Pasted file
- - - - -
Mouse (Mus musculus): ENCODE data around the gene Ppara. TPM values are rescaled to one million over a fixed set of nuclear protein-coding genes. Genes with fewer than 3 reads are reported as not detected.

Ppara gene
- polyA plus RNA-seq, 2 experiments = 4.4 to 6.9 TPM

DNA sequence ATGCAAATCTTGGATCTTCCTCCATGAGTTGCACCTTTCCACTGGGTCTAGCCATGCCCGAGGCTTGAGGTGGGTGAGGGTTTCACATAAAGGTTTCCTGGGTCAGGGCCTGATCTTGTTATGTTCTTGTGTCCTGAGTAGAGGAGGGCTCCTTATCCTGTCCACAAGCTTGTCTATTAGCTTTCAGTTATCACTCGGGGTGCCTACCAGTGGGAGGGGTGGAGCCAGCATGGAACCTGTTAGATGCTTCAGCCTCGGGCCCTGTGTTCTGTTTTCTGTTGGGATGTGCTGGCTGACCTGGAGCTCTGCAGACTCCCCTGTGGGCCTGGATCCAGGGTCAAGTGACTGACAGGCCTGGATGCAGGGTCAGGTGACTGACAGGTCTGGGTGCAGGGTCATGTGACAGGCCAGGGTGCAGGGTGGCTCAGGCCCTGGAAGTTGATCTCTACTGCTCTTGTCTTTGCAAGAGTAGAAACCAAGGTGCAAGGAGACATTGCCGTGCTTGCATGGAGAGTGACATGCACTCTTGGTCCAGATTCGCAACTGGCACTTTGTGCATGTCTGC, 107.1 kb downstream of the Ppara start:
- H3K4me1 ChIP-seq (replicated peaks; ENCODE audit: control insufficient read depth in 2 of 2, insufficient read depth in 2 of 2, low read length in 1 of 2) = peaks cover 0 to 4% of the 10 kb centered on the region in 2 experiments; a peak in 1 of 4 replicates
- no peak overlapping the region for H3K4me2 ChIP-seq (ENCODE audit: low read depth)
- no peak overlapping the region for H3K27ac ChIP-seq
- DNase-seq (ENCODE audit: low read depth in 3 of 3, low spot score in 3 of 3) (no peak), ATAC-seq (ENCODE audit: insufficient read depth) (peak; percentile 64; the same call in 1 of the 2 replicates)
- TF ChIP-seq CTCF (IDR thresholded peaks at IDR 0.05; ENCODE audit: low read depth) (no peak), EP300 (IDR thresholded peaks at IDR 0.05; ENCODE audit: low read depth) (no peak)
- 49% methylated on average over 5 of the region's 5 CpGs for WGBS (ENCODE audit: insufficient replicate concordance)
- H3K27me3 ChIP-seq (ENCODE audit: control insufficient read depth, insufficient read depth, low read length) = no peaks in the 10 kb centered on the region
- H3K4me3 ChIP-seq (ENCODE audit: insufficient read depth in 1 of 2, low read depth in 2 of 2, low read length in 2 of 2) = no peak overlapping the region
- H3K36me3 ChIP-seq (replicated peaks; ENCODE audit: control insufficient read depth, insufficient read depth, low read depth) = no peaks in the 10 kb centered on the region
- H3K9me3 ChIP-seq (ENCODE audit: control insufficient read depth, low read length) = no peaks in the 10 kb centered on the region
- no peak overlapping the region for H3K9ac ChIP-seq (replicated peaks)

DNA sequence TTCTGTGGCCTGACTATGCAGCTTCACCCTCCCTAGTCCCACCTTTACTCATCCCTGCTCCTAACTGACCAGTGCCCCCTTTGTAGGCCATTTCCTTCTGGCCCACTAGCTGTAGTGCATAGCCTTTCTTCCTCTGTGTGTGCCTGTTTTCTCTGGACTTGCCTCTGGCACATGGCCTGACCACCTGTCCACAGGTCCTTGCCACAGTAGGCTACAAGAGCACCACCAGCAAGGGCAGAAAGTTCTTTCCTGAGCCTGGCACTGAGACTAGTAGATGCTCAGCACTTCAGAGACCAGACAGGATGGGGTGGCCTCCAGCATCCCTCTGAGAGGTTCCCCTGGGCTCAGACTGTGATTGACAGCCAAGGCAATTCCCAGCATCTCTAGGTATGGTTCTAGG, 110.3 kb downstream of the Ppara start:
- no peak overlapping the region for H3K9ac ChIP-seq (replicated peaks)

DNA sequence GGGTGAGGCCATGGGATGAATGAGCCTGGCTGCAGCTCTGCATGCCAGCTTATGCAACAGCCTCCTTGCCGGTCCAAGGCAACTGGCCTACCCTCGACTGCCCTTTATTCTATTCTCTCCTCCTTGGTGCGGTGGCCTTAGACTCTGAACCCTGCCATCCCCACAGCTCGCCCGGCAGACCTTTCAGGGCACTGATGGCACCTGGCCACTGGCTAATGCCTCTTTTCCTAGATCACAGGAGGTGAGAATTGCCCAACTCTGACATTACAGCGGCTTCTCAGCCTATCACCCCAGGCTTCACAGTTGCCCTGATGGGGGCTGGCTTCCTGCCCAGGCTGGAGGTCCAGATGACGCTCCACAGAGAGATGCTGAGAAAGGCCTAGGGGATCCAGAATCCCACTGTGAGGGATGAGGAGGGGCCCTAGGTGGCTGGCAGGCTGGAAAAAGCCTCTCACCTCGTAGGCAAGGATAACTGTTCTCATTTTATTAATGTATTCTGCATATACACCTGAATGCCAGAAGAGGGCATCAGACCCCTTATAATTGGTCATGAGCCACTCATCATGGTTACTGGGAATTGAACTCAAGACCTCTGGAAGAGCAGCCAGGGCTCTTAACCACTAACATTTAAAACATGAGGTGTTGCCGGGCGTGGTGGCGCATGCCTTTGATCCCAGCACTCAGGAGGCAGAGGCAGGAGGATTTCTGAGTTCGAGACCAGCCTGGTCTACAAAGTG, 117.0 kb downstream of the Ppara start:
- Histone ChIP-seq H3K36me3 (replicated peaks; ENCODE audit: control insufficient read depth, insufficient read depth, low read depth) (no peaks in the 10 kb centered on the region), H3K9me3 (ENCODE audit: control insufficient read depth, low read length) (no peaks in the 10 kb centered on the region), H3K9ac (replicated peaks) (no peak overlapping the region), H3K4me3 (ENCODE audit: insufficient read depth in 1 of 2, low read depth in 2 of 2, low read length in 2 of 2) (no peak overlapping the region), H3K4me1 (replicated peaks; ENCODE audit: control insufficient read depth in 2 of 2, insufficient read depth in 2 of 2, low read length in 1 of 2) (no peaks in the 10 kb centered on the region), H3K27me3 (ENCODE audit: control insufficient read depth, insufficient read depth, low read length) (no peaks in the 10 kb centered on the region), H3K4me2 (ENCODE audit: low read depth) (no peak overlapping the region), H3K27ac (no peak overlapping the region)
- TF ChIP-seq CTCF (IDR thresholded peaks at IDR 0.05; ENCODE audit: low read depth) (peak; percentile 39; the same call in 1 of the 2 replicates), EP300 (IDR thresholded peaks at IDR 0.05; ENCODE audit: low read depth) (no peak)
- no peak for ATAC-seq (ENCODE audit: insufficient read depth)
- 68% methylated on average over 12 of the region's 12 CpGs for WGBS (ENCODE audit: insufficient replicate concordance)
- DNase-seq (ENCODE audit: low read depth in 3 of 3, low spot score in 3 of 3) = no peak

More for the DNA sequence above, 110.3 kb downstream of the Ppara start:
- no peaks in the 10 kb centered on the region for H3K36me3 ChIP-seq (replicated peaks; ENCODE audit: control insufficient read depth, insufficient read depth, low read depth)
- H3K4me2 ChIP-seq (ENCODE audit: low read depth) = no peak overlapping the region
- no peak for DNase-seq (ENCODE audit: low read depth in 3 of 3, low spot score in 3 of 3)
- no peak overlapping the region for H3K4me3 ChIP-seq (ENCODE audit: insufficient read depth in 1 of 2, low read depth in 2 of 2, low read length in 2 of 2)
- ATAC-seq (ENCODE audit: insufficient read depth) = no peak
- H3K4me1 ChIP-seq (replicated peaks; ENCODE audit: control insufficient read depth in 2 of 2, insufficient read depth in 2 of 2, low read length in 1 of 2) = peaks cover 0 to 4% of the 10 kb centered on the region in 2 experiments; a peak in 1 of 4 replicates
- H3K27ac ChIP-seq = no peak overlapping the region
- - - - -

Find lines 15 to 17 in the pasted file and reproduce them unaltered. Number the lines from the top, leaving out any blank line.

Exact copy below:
- no peak overlapping the region for H3K9ac ChIP-seq (replicated peaks)

DNA sequence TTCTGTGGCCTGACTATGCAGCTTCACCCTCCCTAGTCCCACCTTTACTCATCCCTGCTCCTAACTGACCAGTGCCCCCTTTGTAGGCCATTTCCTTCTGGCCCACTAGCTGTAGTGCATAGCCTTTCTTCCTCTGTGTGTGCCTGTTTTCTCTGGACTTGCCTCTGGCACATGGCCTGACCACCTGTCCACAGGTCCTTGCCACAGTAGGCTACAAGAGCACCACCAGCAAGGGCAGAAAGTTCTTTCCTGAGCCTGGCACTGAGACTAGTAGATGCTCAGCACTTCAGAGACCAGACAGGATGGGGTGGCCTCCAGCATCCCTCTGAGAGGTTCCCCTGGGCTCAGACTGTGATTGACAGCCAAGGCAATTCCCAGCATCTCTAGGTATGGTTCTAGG, 110.3 kb downstream of the Ppara start:
- no peak overlapping the region for H3K9ac ChIP-seq (replicated peaks)